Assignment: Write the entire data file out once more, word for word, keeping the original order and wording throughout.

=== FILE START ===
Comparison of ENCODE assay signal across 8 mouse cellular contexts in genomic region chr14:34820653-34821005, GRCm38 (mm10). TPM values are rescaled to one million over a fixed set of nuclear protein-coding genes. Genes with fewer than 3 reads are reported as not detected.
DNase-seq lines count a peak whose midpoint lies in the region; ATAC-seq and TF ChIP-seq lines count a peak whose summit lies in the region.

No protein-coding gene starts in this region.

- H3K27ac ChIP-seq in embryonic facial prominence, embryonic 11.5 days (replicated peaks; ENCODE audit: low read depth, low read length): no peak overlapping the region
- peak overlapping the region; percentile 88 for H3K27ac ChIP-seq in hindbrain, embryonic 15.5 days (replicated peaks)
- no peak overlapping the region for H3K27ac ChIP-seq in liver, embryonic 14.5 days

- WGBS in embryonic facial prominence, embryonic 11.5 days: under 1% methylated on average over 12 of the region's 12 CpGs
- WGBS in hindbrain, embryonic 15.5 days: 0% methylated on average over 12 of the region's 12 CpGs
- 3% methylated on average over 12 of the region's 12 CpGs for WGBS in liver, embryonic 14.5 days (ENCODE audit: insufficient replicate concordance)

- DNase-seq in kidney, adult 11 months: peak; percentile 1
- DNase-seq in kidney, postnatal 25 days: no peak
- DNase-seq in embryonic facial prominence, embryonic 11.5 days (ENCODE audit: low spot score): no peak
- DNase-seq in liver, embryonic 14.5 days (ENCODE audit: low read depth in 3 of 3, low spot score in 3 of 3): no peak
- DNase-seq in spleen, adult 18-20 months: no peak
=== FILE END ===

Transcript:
Comparison of ENCODE assay signal across 8 mouse cellular contexts in genomic region chr14:34820653-34821005, GRCm38 (mm10). TPM values are rescaled to one million over a fixed set of nuclear protein-coding genes. Genes with fewer than 3 reads are reported as not detected.
DNase-seq lines count a peak whose midpoint lies in the region; ATAC-seq and TF ChIP-seq lines count a peak whose summit lies in the region.

No protein-coding gene starts in this region.

- H3K27ac ChIP-seq in embryonic facial prominence, embryonic 11.5 days (replicated peaks; ENCODE audit: low read depth, low read length): no peak overlapping the region
- peak overlapping the region; percentile 88 for H3K27ac ChIP-seq in hindbrain, embryonic 15.5 days (replicated peaks)
- no peak overlapping the region for H3K27ac ChIP-seq in liver, embryonic 14.5 days

- WGBS in embryonic facial prominence, embryonic 11.5 days: under 1% methylated on average over 12 of the region's 12 CpGs
- WGBS in hindbrain, embryonic 15.5 days: 0% methylated on average over 12 of the region's 12 CpGs
- 3% methylated on average over 12 of the region's 12 CpGs for WGBS in liver, embryonic 14.5 days (ENCODE audit: insufficient replicate concordance)

- DNase-seq in kidney, adult 11 months: peak; percentile 1
- DNase-seq in kidney, postnatal 25 days: no peak
- DNase-seq in embryonic facial prominence, embryonic 11.5 days (ENCODE audit: low spot score): no peak
- DNase-seq in liver, embryonic 14.5 days (ENCODE audit: low read depth in 3 of 3, low spot score in 3 of 3): no peak
- DNase-seq in spleen, adult 18-20 months: no peak